Yet as the sinless Son of God he never ceased to know that the Father was the source. He never allowed the blessings of this world to supplant the Father and his will.  After fasting for forty day in the wilderness, our Lord was indeed hungry.  The devil said to him, “If you are the Son of God, command these stones to become loaves of bread.”  Jesus had come to serve and carry out the Father’s will, not to use his power to benefit himself.  He would not allow even the need for daily bread to turn him away from faithfulness to the Father.  Instead, he responded using words from our text as he answered: “It is written, ‘Man shall not live by bread alone, but by every word that comes from the mouth of God.’”
            Where Israel was an unfaithful son, Jesus the incarnate Son of God was faithful all the way to the cross.  He was faithful to the Father’s will as he took our sins upon himself – every way that we fail to give thanks and acknowledge God as the source of our blessings; every way that we treat the blessings as false gods.  He took our sins and received the judgment of God that we deserved. By his suffering and death he redeemed us – he freed us from sin and the devil. 
            And then on the third day God raised Jesus from the dead. In Jesus the resurrection of the Last Day has begun.  In Jesus the new creation has begun.  And through the work of the Spirit in Holy Baptism we are now a new creation in Christ.
            Christ’s Spirit leads us now to see God as the source of every blessing.  He moves us to give thanks to God who so richly supports us in this bodily life.  He aids us in the struggle to fear, love and trust in God above every blessing that God gives.  For when we give thanks to God; when we see God has our greatest good, then we can receive God’s gifts as true blessings.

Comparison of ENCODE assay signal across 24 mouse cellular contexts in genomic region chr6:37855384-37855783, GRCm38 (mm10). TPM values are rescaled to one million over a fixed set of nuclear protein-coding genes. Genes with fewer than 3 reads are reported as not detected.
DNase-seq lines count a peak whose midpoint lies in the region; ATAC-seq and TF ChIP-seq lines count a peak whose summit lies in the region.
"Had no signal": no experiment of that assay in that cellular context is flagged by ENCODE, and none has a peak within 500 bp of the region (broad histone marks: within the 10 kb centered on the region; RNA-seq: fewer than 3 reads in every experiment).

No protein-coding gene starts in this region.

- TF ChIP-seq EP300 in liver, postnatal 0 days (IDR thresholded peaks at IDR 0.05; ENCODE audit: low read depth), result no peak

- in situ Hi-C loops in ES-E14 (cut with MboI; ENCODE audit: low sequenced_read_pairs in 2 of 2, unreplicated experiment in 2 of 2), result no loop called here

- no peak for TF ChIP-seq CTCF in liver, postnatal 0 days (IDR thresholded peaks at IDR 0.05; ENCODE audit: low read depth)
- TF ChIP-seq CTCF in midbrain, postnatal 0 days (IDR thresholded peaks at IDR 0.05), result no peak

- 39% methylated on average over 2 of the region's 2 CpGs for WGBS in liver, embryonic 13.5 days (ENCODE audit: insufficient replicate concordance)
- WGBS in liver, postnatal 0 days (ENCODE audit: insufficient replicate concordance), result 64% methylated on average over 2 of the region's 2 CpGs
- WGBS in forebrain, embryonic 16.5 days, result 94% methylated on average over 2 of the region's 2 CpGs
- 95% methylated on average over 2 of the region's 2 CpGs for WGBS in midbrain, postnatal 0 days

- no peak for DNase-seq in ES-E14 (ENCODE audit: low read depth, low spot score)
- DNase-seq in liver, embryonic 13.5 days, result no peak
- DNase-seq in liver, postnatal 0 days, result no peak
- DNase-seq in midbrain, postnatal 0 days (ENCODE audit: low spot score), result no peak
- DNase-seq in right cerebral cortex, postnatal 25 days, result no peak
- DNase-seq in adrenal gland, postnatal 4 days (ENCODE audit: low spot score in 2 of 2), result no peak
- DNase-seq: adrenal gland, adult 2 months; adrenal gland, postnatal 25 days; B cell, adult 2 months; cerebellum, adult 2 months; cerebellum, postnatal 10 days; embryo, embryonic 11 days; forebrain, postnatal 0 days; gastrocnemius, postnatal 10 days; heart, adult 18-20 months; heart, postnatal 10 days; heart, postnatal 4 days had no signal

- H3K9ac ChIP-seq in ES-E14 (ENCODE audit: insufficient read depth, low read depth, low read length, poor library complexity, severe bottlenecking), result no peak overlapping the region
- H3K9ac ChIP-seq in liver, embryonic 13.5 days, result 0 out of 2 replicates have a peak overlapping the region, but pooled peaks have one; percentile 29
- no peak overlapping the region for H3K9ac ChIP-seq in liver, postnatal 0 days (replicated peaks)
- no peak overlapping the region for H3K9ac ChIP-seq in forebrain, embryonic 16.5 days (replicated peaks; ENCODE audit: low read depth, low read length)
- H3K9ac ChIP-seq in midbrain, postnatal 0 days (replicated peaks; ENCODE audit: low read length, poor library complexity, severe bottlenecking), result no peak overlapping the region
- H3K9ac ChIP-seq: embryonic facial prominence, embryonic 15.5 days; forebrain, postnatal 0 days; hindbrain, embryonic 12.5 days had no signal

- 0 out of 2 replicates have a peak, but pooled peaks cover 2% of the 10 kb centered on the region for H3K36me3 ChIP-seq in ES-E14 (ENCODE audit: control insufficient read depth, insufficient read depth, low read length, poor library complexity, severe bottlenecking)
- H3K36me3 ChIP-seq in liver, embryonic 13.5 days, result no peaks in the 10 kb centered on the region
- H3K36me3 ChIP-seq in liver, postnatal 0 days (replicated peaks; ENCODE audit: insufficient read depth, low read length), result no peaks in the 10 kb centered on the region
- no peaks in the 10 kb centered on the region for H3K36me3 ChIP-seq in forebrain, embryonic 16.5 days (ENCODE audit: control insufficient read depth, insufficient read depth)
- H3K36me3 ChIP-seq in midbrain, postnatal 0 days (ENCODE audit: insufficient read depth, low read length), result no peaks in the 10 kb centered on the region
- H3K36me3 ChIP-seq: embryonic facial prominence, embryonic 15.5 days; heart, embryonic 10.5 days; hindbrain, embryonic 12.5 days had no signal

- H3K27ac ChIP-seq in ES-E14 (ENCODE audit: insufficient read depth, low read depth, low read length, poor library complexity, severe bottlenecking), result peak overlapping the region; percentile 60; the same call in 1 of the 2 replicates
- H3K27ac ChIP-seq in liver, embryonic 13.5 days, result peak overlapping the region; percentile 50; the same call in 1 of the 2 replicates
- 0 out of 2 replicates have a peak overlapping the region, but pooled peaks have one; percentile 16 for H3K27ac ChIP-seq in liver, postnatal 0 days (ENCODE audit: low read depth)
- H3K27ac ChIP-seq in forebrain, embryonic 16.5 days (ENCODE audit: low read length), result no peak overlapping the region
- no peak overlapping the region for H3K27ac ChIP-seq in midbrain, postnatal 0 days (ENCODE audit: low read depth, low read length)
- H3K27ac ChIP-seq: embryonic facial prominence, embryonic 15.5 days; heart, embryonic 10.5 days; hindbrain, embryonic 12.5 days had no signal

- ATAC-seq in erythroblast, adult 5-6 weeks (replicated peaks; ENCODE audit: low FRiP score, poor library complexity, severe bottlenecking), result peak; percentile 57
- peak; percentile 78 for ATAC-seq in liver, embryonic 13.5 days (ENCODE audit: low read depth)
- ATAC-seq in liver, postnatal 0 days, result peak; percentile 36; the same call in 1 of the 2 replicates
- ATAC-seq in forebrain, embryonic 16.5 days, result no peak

And Christ uses the blessings of creation to give us the spiritual blessing that we need.  In the Sacrament of the Altar he uses bread and wine to give us his true body and blood.  Just as our Lord gave thanks when he instituted the Sacrament, so also we give thanks for the forgiveness he now delivers through his body and blood that we eat and drink.  Here we are forgiven for failing to be thankful.  Here we are forgiven for putting God’s blessings before God. And here Christ nourishes the new man in us so that we can be thankful to the God we fear, love and trust in him above every blessing.
            As we celebrate Thanksgiving our text reminds us about the many blessings that, like Israel in the promised land, God has given to us.  We have received these by Gods’ grace.  Yet there is always the temptation to take them for granted, or to place them before God.  We give thanks that in his Son Jesus Christ, God has acted to forgive us for these failures.  We give thanks that in the holy food of the Sacrament of the Altar we receive forgiveness, and are strengthened in faith to receive God’s blessings with thanksgiving.